A Short Dark Stranger: Popapocalypse! (self-released)
Andy Brown delves into the debut album by Leeds-based power-pop provocateur A Short Dark Stranger and finds a fun, sharp and thoroughly eccentric solo artist out to create his very own Popapocalypse!
To paraphrase The Pogues, Popapocalypse! isn’t the kind of album you hear every day. Fuelled by a steady supply of beer, wine and “Sainsbury’s own brand gin”, the debut album by Leeds-based songwriter A Short Dark Stranger is easily the most eccentric album I’ve heard this year. A real electro-pop oddity brimming with a very unique, almost cabaret-esque charm. Plus, there really aren’t enough album titles punctuated by a big, fat and thoroughly excitable exclamation mark. The album starts as it means to go on with Love’s Young Nightmare; lo-fi techno-pop that inspires visions of drunken late-night karaoke sessions and sticky, neon-lit dancefloors. Our self-professed Short Dark Stranger, sings/ half speaks about hellish night club encounters over the top of an insistently bouncy beat.
The sound of a man trying to start an impromptu party at an open mic with the aid of his keyboard, a belly full of wine and a sheet of incisive lyrics. It’s the kind of joyous, opinion splitting madness that could only have come from the ever-fertile music scene in LS6. The music coming across like an indie-pop Pet Shop Boys while the lyrics have a Jarvis-esque sense of wit and absurdity. “Love is a dream to me” sings our self-styled mysterious stranger “love is a cat flap of opportunity”. Our flawed, lonely and potentially inebriated guide leads us through the pubs, clubs and disappointments with panache and a healthy dose of self-deprecation.
While it took me a few listens to really appreciate the albums unique charm, the likes of Lenina (Ending Is Better Than Mending Mix) will become firmly lodged in your head after one solitary play. Our suited and sorry love fool letting us know, “I wake up every day with this Boxing Day sense of disappointment/ I wish you’d stayed/ I should never, never, never have let you down”. There’s a very specific geography to the album; the references, mood and outlook setting Popapocalypse! firmly in the north of England. Concerns about gentrification appear on the ace synth-pop ballad Manchester Skyline with its tale of “bland boutiques”, “identikit bars” and a confession that, “But for the trams well – this could be Leeds!”
The lyrics are utterly fantastic throughout. The brilliant, pulsing power-pop of The Empathy Strikes Back is accompanied by a typically honest confession, “It may seem hopeless but – well, yes, all right, it sometimes is!”. Our guide isn’t about to cave under the pressure though. Murdoch’s gutter press and the abhorrent attitudes they represent receive a firm middle finger on the social commentary disco of The World Will Give You Cancer (Tabloid Trash Mix). “Asylum seekers? The New Grim Reapers! Proclaim these glorified TV guides” he sings before sarcastically echoing the hateful headlines, “They’ll take your job – then dig up Princess Diana… And jeopardise your way of life!”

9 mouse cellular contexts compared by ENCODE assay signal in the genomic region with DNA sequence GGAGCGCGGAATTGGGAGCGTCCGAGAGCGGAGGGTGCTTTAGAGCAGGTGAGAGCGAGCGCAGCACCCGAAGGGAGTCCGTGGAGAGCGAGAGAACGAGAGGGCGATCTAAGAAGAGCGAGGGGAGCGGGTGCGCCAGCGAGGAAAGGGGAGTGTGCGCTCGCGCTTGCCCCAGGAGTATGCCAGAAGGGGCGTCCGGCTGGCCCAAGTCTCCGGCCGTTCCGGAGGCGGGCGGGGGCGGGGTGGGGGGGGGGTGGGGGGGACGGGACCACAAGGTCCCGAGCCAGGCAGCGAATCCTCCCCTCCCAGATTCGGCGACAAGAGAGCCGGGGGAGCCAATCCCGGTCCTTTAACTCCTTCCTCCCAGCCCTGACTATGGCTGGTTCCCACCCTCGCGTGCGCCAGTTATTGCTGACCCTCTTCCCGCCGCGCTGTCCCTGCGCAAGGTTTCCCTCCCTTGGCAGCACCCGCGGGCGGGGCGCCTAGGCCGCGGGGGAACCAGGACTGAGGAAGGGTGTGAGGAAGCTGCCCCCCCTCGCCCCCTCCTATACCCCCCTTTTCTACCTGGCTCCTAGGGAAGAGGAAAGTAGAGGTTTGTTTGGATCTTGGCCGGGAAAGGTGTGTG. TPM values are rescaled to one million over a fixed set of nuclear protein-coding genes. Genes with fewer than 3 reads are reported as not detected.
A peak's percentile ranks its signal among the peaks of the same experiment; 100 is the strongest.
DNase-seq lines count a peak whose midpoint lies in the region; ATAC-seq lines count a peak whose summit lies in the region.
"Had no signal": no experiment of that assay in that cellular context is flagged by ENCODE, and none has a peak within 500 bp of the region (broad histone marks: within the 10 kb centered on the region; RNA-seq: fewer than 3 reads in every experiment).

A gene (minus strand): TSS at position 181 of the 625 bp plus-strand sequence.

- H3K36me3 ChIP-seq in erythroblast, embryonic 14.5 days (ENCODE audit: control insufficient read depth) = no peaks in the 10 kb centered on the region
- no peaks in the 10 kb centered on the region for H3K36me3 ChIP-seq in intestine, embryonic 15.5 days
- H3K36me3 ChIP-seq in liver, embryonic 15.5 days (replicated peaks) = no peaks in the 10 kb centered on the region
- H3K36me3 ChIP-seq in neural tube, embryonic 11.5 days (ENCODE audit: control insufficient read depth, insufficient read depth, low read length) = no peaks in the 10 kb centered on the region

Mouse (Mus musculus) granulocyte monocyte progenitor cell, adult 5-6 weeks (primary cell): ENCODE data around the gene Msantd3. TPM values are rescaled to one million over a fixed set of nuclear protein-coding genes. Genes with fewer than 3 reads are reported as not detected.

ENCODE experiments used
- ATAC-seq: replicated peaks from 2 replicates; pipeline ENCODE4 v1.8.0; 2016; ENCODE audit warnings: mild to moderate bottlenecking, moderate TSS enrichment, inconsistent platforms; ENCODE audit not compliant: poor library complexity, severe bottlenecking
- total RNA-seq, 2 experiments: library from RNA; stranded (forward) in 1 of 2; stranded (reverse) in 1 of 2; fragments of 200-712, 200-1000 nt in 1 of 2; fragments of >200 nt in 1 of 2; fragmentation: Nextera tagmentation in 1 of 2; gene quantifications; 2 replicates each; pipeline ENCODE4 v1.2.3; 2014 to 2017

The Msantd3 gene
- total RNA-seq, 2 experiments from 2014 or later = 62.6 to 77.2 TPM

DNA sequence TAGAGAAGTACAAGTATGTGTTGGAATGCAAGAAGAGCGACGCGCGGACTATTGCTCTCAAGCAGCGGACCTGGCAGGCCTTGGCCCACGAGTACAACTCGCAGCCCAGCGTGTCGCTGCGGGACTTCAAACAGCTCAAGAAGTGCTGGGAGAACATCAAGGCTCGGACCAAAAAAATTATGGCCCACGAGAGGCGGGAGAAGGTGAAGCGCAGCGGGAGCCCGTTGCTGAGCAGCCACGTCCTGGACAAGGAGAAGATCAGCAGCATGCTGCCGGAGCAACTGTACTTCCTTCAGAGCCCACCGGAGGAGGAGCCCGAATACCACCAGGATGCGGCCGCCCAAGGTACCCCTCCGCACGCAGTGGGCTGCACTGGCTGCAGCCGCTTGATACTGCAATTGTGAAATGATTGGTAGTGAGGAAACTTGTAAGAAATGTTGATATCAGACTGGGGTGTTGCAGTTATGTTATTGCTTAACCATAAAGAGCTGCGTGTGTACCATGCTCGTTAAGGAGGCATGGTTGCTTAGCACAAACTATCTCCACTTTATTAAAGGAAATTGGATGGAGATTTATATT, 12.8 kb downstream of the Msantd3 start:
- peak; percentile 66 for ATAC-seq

Yet it’s the plea to “lose your inhibitions” on The Human Condition (The Pet Shop Bites Back Mix) that really sums up the albums attitude. Sure, life is full of crushing disappointments but can’t we go out dancing anyway? Of course, the answer to that isn’t quite as straightforward during a lockdown but the sentiment still stands. Optimism in the face of insurmountable odds is the name of the game, perfectly captured by the albums superb closing track Peter Levy; an unexpected ode to the BBC Radio Humberside and Look North presenter. “But I won’t give up on life ‘til my last breath leaves me” sings our unlikely champion as he grasps the TV remote “I’m going to watch the news with Peter Levy!”
The whole thing feels gloriously out of step; an over-excited album of idiosyncratic oddities, flamboyant catchiness and kitchen sink drama. A Short Dark Stranger clearly couldn’t be anyone but himself and that’s a pretty endearing quality. It won’t work for everyone but if you stick with it, you’ll discover an album of clever, kitsch and hugely enjoyable power pop. Unlike a regular apocalypse, it turns out that a Popapocalypse! is actually a lot of fun.
Download the album from Bandcamp here
All words by Andy Brown. You can visit his author profile and read more of his reviews for Louder Than War here